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Friday factoid: More women than men

The U.S. Census Bureau released another pile of data this week from tghe 2010 headcount, and the tabulation of American residents by gender revealed the unsurprising fact there are more women than men in the United States.

But there are more boys than girls.

For all age groups, there are roughly 5 million fewer male Americans than female Americans (149.5 million to 154.8 million).

But when breaking it down by age groups, the male numbers are larger from infancy through age 29. At age 30, women pull ahead slightly, and get farther ahead with each five-year increment. By age 85 and older, they're approaching 2-to-1, with 1.6 million men and 3.1 million women.

For the Census Bureau's latest info on “Age and Sex in the United States” (which is not as risque as it sounds), click here.

Is it a boy or girl?

Nobody knows – except the parents of “Pop,” a 2-year-old in Sweden whose parents refuse to reveal whether their child is a boy or girl.

Pop’s mom and dad decided to keep their child’s gender a secret because they believe gender is a social construction, according to a recent story published in The Local: Sweden’s News in English.

“We want Pop to grow up more freely and avoid being forced into a specific gender mould from the outset,” Pop’s mother told the Swedish newspaper Svenska Dagbladet. “It’s cruel to bring a child into the world with a blue or pink stamp on their forehead.”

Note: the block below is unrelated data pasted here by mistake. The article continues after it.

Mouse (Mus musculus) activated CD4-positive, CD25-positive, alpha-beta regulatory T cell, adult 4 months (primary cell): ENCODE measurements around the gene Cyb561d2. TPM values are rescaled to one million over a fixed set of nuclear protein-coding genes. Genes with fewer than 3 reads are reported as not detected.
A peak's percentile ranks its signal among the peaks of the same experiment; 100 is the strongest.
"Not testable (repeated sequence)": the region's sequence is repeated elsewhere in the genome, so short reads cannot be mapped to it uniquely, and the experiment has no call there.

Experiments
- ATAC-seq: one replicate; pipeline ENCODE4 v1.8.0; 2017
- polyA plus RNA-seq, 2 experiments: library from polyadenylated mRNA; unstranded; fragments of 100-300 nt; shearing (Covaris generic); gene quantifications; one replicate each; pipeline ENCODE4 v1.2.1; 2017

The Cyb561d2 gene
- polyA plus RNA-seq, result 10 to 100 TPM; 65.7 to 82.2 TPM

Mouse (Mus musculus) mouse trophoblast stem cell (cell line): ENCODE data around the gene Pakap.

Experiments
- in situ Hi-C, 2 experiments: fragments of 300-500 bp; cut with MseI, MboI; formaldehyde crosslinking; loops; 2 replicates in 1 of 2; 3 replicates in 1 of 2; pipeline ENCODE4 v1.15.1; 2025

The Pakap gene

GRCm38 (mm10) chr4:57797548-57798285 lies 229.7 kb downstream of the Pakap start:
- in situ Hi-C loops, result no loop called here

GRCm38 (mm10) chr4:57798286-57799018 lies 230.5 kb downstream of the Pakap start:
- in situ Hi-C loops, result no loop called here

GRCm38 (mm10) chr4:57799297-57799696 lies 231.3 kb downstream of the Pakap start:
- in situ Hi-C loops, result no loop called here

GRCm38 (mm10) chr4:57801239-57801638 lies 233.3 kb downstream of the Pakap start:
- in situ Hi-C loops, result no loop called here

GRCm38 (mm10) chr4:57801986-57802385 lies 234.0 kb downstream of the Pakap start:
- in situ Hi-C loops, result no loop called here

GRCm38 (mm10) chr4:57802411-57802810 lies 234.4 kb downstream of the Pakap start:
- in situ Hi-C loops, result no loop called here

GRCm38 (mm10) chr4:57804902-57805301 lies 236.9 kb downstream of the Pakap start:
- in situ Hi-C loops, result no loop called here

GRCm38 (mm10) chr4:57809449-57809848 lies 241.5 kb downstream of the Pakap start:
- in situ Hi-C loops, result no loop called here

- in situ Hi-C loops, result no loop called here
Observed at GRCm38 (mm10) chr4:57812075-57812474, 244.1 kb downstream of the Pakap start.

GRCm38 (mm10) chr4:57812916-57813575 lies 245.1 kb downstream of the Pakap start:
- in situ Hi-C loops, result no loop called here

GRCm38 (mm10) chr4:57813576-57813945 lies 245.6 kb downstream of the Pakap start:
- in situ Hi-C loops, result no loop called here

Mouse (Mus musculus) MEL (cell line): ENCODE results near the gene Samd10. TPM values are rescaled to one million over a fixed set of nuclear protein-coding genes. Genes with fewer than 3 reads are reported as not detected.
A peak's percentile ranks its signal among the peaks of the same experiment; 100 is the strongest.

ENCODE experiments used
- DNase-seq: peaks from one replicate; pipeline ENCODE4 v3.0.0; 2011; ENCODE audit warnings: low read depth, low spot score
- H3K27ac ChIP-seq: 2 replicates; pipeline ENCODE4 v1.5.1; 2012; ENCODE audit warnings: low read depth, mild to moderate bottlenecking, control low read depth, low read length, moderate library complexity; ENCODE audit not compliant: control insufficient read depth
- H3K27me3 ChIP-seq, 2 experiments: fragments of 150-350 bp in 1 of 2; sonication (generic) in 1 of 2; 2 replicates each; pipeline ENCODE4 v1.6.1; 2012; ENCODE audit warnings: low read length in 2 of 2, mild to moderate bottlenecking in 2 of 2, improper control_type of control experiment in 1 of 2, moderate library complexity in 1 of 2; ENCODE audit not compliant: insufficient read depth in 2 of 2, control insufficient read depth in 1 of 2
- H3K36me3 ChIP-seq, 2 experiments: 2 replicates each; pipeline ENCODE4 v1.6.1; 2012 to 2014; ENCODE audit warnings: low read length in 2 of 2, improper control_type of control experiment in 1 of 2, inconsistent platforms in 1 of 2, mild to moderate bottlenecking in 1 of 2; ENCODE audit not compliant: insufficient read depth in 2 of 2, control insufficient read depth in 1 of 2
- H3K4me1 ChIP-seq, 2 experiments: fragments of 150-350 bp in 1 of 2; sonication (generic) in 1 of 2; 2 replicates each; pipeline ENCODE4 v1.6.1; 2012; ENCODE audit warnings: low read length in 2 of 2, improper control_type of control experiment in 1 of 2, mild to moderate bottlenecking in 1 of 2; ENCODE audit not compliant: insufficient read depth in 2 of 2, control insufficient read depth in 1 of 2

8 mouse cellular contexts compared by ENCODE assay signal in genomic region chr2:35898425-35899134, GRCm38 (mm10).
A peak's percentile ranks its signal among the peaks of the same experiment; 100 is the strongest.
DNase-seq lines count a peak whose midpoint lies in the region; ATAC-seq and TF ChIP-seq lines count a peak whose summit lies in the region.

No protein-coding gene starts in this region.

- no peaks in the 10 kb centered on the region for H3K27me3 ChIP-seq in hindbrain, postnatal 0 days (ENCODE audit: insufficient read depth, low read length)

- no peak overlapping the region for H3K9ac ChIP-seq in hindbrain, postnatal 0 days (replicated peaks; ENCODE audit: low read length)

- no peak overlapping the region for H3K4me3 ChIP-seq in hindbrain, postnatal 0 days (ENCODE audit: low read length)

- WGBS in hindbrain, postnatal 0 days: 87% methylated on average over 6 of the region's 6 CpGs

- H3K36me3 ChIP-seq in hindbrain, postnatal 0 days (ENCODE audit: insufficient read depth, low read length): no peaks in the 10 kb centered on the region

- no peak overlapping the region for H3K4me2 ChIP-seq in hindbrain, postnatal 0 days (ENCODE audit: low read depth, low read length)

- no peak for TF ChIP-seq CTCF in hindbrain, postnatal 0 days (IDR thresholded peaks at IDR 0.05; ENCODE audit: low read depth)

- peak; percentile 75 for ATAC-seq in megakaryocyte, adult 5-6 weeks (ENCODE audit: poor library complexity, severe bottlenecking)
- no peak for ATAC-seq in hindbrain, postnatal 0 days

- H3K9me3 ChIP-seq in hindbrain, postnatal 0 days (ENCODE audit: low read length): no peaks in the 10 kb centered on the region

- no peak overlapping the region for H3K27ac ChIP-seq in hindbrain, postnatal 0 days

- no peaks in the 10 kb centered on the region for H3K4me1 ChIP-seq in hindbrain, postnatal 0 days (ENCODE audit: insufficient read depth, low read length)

By doing this, their child won’t be subject to society’s tendency to stereotype based on gender, they said. According to The Local, Pop (not the child’s real name) wears both dresses and pants. Pop’s hairstyle also changes on a regular basis.

The family has received both positive and negative feedback. The Local interviewed Kristina Henkel, a gender equality consultant in Sweden, and she said Pop’s lack of gender-identity might be a good thing.

“Girls are told they are cute in their dresses, and boys are told they are cool with their car toys. But if you give them no gender they will be seen more as a human or not a stereotype as a boy or girl,” Henkel told The Local.

The Local also interviewed Susan Pinker, a psychologist, Canadian newspaper columnist and author of the book, “The Sexual Paradox.” “Child-rearing should not be about providing an opportunity to prove an ideological point, but about responding to each child’s needs as an individual,” Pinker told The Local.

What are your thoughts on this family’s decision? How do you think this experiment will affect Pop as he or she grows up? How long can a child remain “gender-free”?